HOA Board members may be asking, ‘can we prohibit firearms on properties within the HOA.’ Meanwhile, individual gun owners and 2nd Amendment advocates may well be asking themselves, ‘Is it legal for my HOA to prohibit guns?’
Let’s shed some light on the subject matter for all concerned.
The 2nd Amendment, of course, states that “a well-regulated militia being necessary to a free state, the right of the people to keep and bear arms shall not be infringed.”
This isn’t exactly unclear, you would think – but the Constitution, of course, was ratified in order to constrain the power of the federal government over individual citizens. It was not ratified in order to restrict the authority of private property owners, or their representatives on homeowners’ association boards. And so the question becomes, “will not be infringed by whom?”
In fact, case law tends to grant HOAs and condominium association boards substantial latitude to enact whatever covenants and restrictions they please, provided they are clearly spelled out in association bylaws and covenants and properly voted on and enacted in open meetings of the association board, in accordance with governing documents.
To draw a point on it – for those who believe that living in a development that prohibits gun ownership is a dumb idea, the courts believe that while the federal government cannot disarm them, private individuals and associations have a right to be dumb. This is a foundational element of liberty.
And so it devolves to state laws. Generally, if your jurisdiction prohibits the private ownership of firearms – such as is it case in Washington, D.C., New York and Chicago, then there is little legal impediment to enacting a requirement that simply amounts to expecting residents and owners to comply with the law at that location.
Furthermore, even where the state and local governments generally allow the private possession of firearms, the law generally allows HOA and condo boards to restrict gun possession while on their property.
Generally, in such instances, HOAs are free to prohibit possession of firearms in the common areas, no problem. It is in common area restrictions where the legal authority of HOAs to set rules and standards is at its highest.
The Courts have consistently held that the 2nd Amendment only restricts the authority of government and quasi-government organizations – and HOAs don’t qualify as such, writes Marilyn Ratzel, a Partner at Lazega & Johanson, LLC, an Atlanta law firm specializing in HOA and condominium law. And, as such, protests relying purely on 2nd Amendment objections are likely to fail. HOAs are not government entities, but are instead the creations of a series of voluntary, private contracts between individuals – the people whom the Bill of Rights was designed to protect.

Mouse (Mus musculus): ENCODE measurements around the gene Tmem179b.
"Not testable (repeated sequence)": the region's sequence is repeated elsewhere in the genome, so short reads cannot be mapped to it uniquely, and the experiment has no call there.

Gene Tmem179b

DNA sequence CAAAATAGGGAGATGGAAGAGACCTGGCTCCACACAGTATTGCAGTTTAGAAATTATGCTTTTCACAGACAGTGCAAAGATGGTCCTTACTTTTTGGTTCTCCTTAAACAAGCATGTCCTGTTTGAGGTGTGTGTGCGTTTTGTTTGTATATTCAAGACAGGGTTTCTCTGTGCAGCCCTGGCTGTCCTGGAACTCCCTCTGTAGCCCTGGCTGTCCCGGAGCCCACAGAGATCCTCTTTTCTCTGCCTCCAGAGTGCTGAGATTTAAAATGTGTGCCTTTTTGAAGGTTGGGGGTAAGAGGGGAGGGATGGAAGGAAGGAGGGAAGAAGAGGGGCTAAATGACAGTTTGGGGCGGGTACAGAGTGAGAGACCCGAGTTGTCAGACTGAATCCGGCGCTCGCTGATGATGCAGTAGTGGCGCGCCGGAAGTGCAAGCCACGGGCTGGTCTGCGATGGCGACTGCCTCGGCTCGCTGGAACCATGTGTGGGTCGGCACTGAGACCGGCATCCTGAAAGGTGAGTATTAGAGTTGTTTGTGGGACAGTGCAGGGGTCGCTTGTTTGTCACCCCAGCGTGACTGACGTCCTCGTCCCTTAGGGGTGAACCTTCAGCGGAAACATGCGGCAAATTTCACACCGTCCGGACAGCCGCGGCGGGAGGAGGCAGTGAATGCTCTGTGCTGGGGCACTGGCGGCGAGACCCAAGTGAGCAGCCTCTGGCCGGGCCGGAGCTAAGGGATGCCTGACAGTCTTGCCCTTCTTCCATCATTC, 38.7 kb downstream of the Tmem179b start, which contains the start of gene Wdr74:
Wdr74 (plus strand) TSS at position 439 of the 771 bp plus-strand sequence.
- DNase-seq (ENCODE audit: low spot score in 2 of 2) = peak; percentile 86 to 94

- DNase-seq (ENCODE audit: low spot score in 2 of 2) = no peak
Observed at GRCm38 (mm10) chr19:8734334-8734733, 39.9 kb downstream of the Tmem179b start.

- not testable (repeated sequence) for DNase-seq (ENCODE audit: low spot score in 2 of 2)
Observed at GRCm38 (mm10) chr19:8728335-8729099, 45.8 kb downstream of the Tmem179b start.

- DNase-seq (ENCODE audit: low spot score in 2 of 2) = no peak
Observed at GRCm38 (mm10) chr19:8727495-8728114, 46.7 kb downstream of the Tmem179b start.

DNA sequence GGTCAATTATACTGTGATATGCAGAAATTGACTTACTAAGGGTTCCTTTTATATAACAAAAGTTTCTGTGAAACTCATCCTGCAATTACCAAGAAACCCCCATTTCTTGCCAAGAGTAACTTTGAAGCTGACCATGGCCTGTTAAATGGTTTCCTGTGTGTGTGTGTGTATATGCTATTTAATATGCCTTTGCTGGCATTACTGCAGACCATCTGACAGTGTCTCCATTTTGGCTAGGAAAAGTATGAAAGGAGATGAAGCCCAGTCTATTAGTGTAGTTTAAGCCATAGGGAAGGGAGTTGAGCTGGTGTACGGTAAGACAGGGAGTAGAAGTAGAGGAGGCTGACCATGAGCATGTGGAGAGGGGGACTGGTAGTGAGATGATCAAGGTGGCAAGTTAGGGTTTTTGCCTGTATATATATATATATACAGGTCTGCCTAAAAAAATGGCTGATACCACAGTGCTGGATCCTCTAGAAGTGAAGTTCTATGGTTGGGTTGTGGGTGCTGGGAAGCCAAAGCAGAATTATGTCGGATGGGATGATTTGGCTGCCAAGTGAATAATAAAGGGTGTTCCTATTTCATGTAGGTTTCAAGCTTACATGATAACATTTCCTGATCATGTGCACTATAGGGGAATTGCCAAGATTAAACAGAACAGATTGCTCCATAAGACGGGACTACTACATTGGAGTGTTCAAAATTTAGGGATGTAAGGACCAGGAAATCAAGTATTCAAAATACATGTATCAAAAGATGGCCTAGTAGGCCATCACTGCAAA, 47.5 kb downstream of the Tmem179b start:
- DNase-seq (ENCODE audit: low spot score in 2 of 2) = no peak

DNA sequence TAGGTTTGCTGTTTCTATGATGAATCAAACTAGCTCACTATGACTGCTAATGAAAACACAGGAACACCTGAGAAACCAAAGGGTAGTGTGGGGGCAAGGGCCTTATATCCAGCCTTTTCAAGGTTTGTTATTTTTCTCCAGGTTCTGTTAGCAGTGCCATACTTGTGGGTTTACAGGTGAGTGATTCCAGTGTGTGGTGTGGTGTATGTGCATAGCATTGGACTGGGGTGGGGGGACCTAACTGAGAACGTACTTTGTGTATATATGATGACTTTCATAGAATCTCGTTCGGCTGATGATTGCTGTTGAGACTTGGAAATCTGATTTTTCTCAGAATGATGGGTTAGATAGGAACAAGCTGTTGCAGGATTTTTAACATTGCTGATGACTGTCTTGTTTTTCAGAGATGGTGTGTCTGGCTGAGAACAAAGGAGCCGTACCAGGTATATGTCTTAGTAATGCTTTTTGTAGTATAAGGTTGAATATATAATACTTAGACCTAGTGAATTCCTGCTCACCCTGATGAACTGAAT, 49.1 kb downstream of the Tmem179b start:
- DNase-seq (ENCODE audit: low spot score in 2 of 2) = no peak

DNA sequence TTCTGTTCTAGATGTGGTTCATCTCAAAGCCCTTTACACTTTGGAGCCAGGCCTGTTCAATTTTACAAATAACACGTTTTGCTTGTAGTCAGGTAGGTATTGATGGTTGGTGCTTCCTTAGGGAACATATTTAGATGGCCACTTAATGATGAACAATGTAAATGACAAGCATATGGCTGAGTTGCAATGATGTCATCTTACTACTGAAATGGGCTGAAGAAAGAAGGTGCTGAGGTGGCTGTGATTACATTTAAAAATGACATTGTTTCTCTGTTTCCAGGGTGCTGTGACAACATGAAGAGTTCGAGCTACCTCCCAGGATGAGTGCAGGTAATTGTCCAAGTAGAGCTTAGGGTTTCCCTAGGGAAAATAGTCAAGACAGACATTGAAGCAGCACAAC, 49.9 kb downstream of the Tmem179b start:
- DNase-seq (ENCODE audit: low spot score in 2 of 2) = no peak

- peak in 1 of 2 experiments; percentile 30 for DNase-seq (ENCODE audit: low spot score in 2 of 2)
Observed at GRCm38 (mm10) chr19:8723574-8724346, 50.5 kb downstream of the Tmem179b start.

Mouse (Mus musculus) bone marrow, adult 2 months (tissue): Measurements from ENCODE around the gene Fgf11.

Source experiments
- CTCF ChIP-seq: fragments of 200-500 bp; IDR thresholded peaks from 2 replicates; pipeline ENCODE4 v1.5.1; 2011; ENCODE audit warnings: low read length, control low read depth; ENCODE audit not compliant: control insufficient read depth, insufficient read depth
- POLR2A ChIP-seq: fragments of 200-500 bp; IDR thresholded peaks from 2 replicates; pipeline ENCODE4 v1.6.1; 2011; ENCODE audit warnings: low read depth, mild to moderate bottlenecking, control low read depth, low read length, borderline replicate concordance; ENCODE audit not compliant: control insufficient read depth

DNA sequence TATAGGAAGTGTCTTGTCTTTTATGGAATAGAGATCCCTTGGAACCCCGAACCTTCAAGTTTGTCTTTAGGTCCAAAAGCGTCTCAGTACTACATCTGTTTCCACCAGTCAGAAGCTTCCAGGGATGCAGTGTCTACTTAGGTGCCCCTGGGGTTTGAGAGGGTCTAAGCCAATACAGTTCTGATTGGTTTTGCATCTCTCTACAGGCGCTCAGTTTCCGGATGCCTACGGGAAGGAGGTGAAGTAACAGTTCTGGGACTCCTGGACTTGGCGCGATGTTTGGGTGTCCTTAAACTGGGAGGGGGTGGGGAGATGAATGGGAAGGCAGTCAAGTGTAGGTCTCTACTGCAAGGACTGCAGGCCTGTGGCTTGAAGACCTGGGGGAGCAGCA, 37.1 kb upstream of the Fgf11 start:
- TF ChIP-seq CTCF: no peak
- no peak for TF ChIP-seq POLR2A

However, some special considerations apply for directors of government housing projects, who are, indeed, government or quasi-government entities. Furthermore, in areas like company towns, where a single private entity is standing in the stead of a local government, providing services normally provided by government, and choices in housing are very limited, then the courts may declare the association a quasi government entity – and shoot down disarmament rules that don’t comply with the federal or state Constitutions.
Concealed Carry Laws and HOAs
If your state allows individuals to carry a concealed weapon, then again, it falls to state law. Each state generally publishes a list of areas where carrying is prohibited, even for licensed carriers. But generally, condominium associations don’t qualify.
That said, the political and legal environment surrounding the issue will vary substantially from community to community. cAn attempt to ban firearm possession could be met with ferocious opposition in one area and with next to none in another.
If an HOA elects to ban possession of firearms for home and self-defense purposes, then they may take on increased burden of responsibility for protection of residents against crime. Indeed, specific legislation has been proposed in at least one state to heighten liability for business owners who create gun-free zones if someone is then hurt by a criminal on the premises.
But a jury does not need a specific law to find liability. If someone were victimized by a robber, rapist or murderer in her own home, the argument would go, “you expressly prohibited my client from possessing the means to protect herself, and yet you took no action to protect her.”
I would not want to be the defendant board representative on that witness stand.
If an HOA does decide to move to prohibit the possession of firearms in any way, they should seriously consider providing the substantial additional burden and cost of an armed guard service, gates, and other security measures.
These are doable – we’ve all seen gated communities – but they aren’t cheap. The costs will have to be borne by the community. It may well be more trouble than it’s worth.
There is no blanket court decision dealing with the validity of HOA bans on gun possession once and for all, but the legal bias is clearly in favor of the right of HOAs to impose such a restriction if they so desire – simply on the basis of upholding the right of private individuals to enter into whatever contracts and associations they like.
As long as the courts do not define HOAs as government or quasi-government agencies for this purpose, it will probably be allowable.
For more reading on the legal theories undergirding the issue, see here.
Writing about personal finance and investments since 1999, Jason Van Steenwyk started as a reporter with Mutual Funds Magazine and served as editor of Investors’ Digest. He now publishes feature articles in many publications including Annuity Selling Guide, Bankrate.com, and more.